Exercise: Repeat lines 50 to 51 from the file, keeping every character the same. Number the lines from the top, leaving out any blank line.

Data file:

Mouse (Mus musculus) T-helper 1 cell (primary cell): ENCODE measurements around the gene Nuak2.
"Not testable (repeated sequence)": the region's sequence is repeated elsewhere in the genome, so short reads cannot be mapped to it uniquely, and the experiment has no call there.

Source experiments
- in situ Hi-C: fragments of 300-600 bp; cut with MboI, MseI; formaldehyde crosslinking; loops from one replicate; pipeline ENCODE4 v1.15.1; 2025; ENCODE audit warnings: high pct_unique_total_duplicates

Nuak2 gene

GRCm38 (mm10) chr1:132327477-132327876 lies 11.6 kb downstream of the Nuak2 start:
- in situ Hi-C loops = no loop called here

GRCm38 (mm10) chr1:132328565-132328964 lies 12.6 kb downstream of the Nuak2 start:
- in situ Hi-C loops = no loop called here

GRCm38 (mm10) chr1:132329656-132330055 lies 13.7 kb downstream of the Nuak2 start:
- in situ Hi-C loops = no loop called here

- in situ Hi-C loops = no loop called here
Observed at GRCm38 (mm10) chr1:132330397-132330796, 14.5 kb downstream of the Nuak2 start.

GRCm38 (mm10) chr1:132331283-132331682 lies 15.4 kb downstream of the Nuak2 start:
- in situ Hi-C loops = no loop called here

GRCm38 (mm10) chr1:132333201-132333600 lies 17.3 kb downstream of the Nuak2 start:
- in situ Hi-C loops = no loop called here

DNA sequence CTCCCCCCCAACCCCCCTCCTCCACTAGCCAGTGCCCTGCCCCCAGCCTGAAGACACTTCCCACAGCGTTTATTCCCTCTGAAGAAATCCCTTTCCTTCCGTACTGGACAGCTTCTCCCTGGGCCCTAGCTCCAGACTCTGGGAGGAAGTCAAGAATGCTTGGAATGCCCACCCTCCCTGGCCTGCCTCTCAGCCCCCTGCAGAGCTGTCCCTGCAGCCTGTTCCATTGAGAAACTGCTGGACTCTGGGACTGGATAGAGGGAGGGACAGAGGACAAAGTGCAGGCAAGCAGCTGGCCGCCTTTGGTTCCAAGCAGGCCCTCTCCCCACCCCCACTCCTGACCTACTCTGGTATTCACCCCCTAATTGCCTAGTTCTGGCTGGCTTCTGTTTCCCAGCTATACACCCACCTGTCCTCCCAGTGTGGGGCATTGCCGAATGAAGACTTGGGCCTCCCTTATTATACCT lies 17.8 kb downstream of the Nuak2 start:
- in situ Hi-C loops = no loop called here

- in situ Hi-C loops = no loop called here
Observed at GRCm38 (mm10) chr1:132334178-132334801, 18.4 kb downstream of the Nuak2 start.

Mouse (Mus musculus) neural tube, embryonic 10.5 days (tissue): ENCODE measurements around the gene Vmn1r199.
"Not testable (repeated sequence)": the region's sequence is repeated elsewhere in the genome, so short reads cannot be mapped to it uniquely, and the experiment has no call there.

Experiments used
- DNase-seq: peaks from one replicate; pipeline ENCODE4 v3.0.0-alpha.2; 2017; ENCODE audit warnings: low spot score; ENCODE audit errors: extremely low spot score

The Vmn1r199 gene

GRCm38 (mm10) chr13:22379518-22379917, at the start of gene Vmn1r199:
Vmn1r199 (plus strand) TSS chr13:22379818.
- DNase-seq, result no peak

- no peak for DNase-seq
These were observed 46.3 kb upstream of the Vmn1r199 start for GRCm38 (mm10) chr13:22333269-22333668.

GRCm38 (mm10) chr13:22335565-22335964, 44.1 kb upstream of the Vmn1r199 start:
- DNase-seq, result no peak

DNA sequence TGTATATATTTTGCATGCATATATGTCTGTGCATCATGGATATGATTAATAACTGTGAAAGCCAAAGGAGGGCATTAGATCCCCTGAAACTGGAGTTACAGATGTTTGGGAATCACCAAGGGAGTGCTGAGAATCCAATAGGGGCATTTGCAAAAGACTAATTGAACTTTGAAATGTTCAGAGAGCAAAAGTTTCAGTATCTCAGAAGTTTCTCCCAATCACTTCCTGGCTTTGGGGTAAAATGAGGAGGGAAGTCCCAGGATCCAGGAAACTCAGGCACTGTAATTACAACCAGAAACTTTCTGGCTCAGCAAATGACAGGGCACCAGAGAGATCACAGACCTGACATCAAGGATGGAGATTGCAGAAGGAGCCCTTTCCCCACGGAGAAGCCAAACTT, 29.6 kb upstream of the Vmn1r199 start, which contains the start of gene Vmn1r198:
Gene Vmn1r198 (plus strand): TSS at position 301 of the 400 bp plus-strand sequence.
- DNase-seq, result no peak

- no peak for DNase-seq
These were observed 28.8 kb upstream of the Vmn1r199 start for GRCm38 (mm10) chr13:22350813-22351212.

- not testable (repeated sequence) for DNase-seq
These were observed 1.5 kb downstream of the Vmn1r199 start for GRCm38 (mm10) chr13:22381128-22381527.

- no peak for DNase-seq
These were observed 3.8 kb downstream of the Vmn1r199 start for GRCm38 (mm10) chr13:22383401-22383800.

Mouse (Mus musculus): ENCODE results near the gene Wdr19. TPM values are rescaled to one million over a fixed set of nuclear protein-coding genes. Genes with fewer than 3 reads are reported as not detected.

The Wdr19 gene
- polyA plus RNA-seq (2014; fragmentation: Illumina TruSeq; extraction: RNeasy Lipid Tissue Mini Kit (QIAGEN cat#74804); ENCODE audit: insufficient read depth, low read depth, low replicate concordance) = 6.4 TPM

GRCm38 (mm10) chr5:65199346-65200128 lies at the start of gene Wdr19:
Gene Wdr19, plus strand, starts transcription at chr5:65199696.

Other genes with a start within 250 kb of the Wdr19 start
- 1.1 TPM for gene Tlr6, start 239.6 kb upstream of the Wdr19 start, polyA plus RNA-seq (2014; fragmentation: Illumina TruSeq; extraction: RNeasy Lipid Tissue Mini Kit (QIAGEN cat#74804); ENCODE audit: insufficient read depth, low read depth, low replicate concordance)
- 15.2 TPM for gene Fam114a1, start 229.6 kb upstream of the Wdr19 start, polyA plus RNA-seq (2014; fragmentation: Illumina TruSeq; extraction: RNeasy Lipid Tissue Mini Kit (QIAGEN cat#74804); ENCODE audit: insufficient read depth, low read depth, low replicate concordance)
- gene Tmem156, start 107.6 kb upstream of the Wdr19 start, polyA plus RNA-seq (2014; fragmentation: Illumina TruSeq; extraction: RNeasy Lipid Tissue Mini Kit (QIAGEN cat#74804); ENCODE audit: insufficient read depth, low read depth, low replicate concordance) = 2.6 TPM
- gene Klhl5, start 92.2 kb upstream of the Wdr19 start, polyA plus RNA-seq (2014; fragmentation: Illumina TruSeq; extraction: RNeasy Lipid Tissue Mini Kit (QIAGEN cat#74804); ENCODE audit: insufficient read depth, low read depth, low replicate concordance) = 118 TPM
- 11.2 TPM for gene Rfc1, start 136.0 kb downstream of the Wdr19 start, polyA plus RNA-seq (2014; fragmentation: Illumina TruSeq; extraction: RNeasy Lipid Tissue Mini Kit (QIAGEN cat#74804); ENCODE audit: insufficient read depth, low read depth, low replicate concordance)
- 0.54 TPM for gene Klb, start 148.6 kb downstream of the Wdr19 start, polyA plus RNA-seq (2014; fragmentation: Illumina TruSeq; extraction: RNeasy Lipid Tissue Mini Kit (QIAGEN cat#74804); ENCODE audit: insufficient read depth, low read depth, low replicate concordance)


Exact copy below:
- 15.2 TPM for gene Fam114a1, start 229.6 kb upstream of the Wdr19 start, polyA plus RNA-seq (2014; fragmentation: Illumina TruSeq; extraction: RNeasy Lipid Tissue Mini Kit (QIAGEN cat#74804); ENCODE audit: insufficient read depth, low read depth, low replicate concordance)
- gene Tmem156, start 107.6 kb upstream of the Wdr19 start, polyA plus RNA-seq (2014; fragmentation: Illumina TruSeq; extraction: RNeasy Lipid Tissue Mini Kit (QIAGEN cat#74804); ENCODE audit: insufficient read depth, low read depth, low replicate concordance) = 2.6 TPM